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Mayor expected to continue to make case general fund reserves are too conservative
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Manteca’s elected leaders are expected to adopt a spending plan for the fiscal year starting July 1 when they meet tonight.

In all likelihood it shouldn’t raise much of a ruckus.

That, however, isn’t the case with $13.9 million the federal government is sending Manteca’s way in the form of COVID-19 relief.

That’s because the money is not included in the fiscal year 2021-2022 budget. Staff is planning a council study session with the council to devise a spending plan for the relief funds.

The budget being considered for adoption when the council meets at 7 p.m. at the Civic Center, 1001 W. Center St.,  includes $49,719,784 in expenditures against $41,795,379 in revenue for general fund activities that cover day-to-day government services such as police and fire protection as well as street maintenance and parks.

Overall the city budget calls for spending $142.8 million with revenues projected at $160.4 million. That includes enterprise accounts such as sewer, solid waste, and wastewater funded by users fees, restricted funds such as fees collected on growth for specific purposes, and the general fund.

The relief fund spending plan that will emerge at an upcoming workshop is likely to be a debate of sorts on the city’s general fund reserve policy.

Based on the fact general fund spending is expected to exceed revenues by $8  million in the next 12 months by drawing down on reserves, staff is likely to recommend backfilling general fund reserves with $8 million of the $13.9 million based on the currently adopted council reserve policy.

Mayor Ben Cantu has made it clear he believes the current reserve policy is overly conservative. Cantu has advocated cutting it back the fiscal stability reserve for cash flow and contingencies to 20 percent of the overall general fund budget. It had been at 25 percent for years until the council in 2018 kicked it up to 30 percent.

Based on the proposed budget Cantu’s position would free up $4.1 million by reducing the general fund reserve to 20 percent.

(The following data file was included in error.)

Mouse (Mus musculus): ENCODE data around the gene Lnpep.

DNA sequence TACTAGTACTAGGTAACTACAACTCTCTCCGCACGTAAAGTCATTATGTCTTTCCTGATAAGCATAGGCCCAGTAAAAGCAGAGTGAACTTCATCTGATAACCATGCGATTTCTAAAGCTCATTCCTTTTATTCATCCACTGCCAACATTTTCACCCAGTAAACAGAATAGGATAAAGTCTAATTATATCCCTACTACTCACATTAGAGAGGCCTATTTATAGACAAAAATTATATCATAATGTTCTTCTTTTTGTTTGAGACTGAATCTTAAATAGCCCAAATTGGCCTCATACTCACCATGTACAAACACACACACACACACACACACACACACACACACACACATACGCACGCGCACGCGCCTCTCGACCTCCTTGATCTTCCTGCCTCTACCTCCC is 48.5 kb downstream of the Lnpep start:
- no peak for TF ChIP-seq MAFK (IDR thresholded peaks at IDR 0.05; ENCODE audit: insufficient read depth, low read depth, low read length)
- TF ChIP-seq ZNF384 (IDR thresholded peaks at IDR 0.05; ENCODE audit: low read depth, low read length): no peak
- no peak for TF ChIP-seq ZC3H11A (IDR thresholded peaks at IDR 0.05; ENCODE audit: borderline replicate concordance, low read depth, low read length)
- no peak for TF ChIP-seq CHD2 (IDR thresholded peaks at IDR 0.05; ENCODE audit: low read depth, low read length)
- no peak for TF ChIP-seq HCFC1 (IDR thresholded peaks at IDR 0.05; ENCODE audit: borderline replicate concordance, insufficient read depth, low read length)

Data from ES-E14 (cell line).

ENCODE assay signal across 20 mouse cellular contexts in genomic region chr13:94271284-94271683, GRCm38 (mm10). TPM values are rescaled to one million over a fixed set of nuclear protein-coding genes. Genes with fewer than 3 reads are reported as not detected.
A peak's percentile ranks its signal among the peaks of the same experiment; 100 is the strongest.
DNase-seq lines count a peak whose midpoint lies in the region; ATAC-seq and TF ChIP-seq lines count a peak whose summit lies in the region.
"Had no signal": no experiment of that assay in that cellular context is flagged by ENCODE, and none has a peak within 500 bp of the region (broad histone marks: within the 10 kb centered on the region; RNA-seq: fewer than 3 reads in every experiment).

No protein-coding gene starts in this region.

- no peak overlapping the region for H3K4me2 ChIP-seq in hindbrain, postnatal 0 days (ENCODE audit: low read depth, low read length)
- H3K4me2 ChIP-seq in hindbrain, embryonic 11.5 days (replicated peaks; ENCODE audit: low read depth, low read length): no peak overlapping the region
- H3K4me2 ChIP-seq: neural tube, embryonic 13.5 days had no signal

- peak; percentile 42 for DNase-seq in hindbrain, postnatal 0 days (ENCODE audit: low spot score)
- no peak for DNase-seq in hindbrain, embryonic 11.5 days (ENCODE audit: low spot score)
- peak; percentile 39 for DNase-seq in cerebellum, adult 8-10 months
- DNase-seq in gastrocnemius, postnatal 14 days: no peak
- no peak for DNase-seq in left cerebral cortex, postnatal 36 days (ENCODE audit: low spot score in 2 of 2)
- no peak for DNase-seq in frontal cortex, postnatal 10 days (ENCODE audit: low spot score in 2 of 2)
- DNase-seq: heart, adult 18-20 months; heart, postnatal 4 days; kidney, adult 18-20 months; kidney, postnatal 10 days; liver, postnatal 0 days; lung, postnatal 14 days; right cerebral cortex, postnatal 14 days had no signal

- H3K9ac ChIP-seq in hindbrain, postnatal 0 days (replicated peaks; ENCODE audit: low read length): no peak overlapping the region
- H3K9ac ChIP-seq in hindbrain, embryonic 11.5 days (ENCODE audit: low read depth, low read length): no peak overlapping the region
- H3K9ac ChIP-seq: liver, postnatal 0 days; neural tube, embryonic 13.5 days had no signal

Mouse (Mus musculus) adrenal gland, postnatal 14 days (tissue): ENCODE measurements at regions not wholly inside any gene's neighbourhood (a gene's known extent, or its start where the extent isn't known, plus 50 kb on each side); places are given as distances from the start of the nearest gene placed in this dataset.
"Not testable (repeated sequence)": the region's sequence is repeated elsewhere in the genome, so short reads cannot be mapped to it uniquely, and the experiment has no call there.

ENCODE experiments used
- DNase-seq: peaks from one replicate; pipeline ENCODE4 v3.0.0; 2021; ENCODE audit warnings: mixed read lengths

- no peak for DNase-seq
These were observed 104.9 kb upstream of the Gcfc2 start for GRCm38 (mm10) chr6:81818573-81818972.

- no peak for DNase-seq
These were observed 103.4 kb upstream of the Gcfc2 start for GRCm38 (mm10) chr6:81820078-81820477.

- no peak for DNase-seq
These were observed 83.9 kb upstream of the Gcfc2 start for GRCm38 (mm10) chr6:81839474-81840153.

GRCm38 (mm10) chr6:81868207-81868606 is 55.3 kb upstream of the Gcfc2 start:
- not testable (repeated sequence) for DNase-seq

Other general fund reserve polices now in place include:

*a pension stability reserve set at 5 percent of operating expenditures.

*an economic development reserve at $2.5 million with excess money coming from residual property tax from property in the RDA going into undesignated reserves.

*capital facilities set at 3 percent of operating revenues to 3 percent with a cap of $2.5 million.

* technology reserve set at 3 percent of operating expenses with a maximum cap of $1.5 million.

 Before the city’s books were determined to be out of whack, the combined general fund reserve accounts for the fiscal year that came to an end June 30, 2018 was pegged at $21,051,596 plus $468,590 in an unassigned reserve for a total of $21,520,186.

The city has spent almost 10 months trying to unravel its finances after discovering the general ledger wasn’t being kept current, revenues and expenditures were being posted to the wrong accounts, audits had not been completed and inter-fund loans were made that weren’t paid back.

The untangling is almost over.

The audited fund balances for the 2019-2020 fiscal year is expected to be completed by September. A similar audit for the fiscal year ending June 30 is projected to be done by December.

Councilman Charlie Halford has repeatedly said he is uncomfortable about committing to any significant new expenditure until fund balances are known instead of merely being estimates.

There appears to be general consensus that if any of the COVID-19 relief money is spent it will go toward one-time expenditures and not reoccurring expenses such as salaries.

As for what the city could spend the federal funds on, there is a lengthy list of which street projects dominate.

If the amount the council decides it should spend is $5.9 million after backfilling reserves with $8 million or even if it is the entire amount of $13.9 million it is likely to make only a dent in the identified needs.

The biggest project the city has invested money in right-of-way acquisition and engineering to move forward is the McKinley Avenue interchange.

It is arguably the most pivotal project that has an expiration date for environmental studies and engineering that has been completed.

It is also essential for development of the city’s family e entertainment zone, its negotiations to secure a 200-room expansion of the 500-room  Great Wolf indoor waterpark resort that opens June 29, and to reduce traffic congestion on the Airport Way corridor near the 120 Bypass.

The most cost effective way to improve congestion on Airport Way by modifying the interchange is $24 million plus to repeat the diverging diamond effort at Union Road. That is on top of the $130 million tab to upgrade the entire Airport Way corridor through Manteca.

The upgrade of the Airport Way interchange is not on any city project list and no work has been done. McKinley Avenue is the exact opposite but has a funding shortfall.

The city already has received half the amount of the federal relief funds with the balance expected in early 2022.


To contact Dennis Wyatt, email